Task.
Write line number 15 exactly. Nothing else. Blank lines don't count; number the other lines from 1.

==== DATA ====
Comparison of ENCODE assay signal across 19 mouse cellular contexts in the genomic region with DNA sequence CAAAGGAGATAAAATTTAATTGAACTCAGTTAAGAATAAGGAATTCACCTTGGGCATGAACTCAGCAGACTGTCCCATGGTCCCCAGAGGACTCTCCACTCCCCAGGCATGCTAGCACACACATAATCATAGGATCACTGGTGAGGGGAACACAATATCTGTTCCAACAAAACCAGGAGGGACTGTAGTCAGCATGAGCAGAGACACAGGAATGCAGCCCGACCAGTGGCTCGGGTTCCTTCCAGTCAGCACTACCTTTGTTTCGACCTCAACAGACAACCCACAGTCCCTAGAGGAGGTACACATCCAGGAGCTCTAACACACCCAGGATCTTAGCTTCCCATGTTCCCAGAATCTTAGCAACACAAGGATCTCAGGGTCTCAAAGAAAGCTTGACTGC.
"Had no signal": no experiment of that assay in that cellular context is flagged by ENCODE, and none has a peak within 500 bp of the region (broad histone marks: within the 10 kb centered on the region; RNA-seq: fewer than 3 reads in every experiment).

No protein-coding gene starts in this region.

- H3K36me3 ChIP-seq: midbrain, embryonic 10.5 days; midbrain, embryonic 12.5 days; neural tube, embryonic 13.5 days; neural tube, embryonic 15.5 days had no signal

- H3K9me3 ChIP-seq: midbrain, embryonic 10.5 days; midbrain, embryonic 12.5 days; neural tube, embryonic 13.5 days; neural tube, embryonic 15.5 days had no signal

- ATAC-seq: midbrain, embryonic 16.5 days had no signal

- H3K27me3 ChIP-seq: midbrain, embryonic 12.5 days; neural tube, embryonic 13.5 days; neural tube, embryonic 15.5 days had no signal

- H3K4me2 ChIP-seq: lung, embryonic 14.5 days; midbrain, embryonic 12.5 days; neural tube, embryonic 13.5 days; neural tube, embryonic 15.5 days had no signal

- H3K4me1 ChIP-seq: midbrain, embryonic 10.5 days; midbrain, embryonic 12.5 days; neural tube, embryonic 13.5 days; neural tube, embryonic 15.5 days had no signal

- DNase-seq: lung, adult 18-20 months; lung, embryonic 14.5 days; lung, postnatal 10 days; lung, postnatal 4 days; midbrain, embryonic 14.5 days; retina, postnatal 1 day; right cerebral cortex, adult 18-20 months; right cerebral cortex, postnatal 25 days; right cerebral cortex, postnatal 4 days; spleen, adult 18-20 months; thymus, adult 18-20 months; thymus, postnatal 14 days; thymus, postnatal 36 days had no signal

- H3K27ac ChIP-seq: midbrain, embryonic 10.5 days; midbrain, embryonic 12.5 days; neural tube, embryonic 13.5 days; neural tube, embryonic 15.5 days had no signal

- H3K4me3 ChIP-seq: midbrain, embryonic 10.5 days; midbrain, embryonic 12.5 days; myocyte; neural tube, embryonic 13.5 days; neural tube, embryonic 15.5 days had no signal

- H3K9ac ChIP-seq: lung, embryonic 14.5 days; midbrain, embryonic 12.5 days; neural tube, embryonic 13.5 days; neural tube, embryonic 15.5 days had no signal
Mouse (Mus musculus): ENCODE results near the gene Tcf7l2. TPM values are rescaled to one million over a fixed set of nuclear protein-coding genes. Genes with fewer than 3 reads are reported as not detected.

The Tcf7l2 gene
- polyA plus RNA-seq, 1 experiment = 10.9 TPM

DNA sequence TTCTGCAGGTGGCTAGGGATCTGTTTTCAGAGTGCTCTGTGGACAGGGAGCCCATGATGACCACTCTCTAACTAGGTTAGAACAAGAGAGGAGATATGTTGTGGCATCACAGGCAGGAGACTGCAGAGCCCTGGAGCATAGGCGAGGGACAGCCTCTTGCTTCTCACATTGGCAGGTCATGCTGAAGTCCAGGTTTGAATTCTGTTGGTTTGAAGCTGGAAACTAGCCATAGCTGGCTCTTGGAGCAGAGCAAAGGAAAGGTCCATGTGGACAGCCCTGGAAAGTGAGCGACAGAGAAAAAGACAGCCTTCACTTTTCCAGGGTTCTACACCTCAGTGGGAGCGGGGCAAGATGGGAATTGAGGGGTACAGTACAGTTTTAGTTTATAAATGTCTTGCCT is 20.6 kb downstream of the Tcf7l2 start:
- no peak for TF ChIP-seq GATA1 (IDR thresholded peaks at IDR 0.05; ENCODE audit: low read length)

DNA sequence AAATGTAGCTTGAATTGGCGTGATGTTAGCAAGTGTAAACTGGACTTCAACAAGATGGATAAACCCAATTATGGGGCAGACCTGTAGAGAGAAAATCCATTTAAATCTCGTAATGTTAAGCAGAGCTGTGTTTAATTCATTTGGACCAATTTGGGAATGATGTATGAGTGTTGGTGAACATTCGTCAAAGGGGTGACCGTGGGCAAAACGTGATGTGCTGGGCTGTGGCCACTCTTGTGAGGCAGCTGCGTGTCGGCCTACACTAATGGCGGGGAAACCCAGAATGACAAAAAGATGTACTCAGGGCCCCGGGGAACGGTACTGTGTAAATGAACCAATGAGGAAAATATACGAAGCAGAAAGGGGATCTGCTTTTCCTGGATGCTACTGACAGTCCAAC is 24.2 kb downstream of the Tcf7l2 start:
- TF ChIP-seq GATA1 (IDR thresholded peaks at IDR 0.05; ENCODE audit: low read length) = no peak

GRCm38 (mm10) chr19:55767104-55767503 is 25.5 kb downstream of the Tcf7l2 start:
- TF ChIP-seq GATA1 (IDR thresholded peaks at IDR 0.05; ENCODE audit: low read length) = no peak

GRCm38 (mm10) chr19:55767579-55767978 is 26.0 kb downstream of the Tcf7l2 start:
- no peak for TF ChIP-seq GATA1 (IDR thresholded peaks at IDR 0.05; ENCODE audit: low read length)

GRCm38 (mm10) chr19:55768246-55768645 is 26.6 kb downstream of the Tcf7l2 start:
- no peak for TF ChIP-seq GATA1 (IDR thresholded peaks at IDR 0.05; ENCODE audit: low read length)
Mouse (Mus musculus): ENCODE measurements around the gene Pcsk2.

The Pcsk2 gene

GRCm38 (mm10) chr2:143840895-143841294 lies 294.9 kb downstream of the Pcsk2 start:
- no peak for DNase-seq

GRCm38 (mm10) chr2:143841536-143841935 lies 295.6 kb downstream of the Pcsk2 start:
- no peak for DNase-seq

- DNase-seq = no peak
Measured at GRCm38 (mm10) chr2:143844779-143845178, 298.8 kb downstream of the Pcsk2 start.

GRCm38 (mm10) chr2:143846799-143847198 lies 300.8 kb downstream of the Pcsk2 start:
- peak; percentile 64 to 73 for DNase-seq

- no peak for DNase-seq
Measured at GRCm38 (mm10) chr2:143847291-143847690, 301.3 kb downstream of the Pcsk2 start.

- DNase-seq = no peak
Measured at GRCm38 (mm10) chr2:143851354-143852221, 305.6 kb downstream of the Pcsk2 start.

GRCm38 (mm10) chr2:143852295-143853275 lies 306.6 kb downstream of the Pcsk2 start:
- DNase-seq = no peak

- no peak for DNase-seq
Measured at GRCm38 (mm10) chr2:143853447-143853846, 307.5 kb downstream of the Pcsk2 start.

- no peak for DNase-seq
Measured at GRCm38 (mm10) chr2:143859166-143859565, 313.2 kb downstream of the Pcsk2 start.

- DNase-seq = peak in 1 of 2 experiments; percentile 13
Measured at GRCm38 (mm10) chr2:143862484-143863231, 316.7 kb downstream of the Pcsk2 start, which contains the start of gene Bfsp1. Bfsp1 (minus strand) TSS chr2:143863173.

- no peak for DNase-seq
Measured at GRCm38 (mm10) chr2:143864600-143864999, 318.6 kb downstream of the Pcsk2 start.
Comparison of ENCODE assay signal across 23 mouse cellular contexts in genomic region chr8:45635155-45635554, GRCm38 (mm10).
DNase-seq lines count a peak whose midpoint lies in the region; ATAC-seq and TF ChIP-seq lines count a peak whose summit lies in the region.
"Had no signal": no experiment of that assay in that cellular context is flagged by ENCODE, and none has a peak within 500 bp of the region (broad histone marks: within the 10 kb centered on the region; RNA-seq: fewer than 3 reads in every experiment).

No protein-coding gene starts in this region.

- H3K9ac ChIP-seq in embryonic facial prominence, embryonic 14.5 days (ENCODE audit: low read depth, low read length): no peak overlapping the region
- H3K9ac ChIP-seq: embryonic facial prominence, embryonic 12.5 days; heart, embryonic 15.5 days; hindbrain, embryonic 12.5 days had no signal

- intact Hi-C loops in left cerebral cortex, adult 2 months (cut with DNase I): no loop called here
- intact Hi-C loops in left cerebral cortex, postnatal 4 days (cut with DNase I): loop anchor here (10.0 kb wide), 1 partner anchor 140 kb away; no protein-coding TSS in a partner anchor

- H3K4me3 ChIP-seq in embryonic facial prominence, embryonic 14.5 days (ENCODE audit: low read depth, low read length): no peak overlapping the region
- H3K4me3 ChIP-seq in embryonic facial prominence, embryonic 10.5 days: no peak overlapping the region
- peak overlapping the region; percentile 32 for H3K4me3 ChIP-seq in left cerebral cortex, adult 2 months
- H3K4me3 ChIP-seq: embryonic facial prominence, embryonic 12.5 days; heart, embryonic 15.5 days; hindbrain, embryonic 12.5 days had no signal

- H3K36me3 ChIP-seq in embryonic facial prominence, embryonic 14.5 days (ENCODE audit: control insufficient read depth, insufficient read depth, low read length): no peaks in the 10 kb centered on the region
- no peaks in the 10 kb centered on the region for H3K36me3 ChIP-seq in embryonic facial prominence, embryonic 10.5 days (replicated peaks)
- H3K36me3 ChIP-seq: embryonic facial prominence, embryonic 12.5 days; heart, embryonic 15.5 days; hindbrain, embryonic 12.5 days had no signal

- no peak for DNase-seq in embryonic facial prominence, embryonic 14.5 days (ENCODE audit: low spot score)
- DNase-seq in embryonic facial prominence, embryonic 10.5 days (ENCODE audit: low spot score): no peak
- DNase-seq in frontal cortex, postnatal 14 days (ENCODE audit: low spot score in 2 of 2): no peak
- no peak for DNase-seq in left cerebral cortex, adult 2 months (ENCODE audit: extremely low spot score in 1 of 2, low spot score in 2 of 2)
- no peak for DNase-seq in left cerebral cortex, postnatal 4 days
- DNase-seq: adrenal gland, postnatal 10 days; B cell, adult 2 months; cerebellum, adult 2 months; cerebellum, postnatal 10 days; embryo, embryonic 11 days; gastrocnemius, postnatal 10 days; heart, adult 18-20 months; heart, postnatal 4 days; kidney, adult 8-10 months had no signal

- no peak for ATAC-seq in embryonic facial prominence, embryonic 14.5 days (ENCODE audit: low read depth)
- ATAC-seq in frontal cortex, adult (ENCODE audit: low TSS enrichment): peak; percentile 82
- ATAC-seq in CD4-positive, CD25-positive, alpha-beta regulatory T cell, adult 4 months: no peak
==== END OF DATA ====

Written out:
The Tcf7l2 gene